The earth is constantly hurtling through space and time, never in the same position twice as it moves through the universe, in my basic understanding of science, from a Brian Cox documentary about space. This could be wrong. A new piece of information may be discovered in years to come that says differently. Science and truth are often works in progress. I heard Jordan Peterson say recently that it is better not to look at our perception of the truth as an absolute and look at it as a tool with which we try to understand the world as best we can in the here and now.
This coincides with the idea of infallibility in politics, espoused by many across the political spectrum. Currently, based on all the information I have assimilated into my brain and evaluated I would say my political compass lies somewhere slightly right of centre and significantly on the side of liberty as opposed to authoritarianism. I acknowledge that there are probably billions of scenarios and pieces of information that I haven’t come across that could either render my arguments redundant or strengthen them, but based on my understanding of the world and the current economic and political climate, freer market economics and the strengthening of individual liberties over state power, appeals to me more than opposing arguments.
Therefore, I welcome free speech and debate. There are people who have led entirely different lives to me, who look at information in different ways or hold knowledge on topics that I have yet to come across. By debating and swapping ideas and arguments people can test their beliefs and see if they stand up to scrutiny. What I see a lot of however, is partisan tribalism. Which is understandable, I know in the past I have often had trouble when I have held passionately to a belief and been challenged strongly. It would make me angry and I would struggle with coming to terms with the idea that my experiences and knowledge might not be a representation of the wider truth.
This tribalism tends to manifest itself along party lines and we see people who assess some information, make up their mind on what feels right to them politically and then plant their feet in the sand and stay there until their dying day. I personally, if we have an interest in honesty and progress, don’t see that this is helpful if the wider goal of society is the truth and in politics, if the wider goal is the improvement of the situations of as many people as possible at the smallest cost. Which I acknowledge it probably isn’t for a fair few politicians.
Returning to my original scenario of the earth and its movements. If the Earth is never in the same place twice, the earth is never the same twice. It is in a perpetual state of change, much like the societies we have built on earth. There is not a single civilisation on the planet that has remained the same. People are born, die, progress and regress. Individuals make an infinite number of choices that on a collective level influences how a society transforms. Civilisations grow and die, based on an almost incomprehensible, multitude of converging individual action on top of environmental and other factors I haven’t considered or thought of.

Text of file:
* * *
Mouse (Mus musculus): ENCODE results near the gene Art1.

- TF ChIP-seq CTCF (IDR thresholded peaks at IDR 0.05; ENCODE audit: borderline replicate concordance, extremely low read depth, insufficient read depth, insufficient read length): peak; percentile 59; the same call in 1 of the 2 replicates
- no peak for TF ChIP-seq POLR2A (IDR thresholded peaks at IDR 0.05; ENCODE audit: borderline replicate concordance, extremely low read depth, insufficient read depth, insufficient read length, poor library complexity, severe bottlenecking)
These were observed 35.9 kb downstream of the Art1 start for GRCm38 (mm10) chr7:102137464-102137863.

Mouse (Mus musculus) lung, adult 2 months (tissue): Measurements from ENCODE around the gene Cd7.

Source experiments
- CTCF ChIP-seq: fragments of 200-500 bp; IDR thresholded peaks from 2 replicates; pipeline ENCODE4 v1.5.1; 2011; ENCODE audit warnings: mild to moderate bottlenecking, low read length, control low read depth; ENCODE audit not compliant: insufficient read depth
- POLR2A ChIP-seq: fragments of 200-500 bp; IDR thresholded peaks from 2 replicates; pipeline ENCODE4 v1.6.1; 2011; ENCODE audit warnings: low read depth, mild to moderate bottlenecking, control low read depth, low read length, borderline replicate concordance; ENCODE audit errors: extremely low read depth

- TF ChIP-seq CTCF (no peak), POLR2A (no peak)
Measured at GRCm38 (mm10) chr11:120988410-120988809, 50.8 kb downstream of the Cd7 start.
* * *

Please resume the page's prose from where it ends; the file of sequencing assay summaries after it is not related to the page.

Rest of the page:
Then along comes politics and economics and a resolute, unflinching mindset. Economic opinion usually fractures along two lines, those that favour freedom of the markets and those that favour state regulation or outright control. There are of course many people who favour a mixture of the two, but there are also those that are adamant that in all political situations, heightened government regulation or investment in the economy at a state level will always be the correct path. The opposite is also present, there are people who believe in all situations there should be total freedom of choice for individuals in the market place. The questions I pose are as follows: How, given that every waking day brings a unique societal challenge to the door of the government, can anyone claim to have absolutist answers to the economic and political problems that we face? How can anyone who has experienced a tiny fraction of all the experiences of the collective species make the claim to informed decision making? How is someone like Richard Dawkins so sure that something as complex as Brexit can be reduced to the simple statement that the remain side are correct and everyone who voted differently is ill informed. Considering that he cannot predict millions of events and actions on an individual level that will organically contribute to whether Brexit is a success or a failure?
Surely the only way forward is to be flexible as a politician and act upon all the information available about a situation at the current time to decide policy, rather than hold resolutely to ideology and try and enforce that ideology onto circumstances. And surely the way forward is not to be so resolute in your thinking that you cannot ask yourself if there is a possibility you may not be infallible.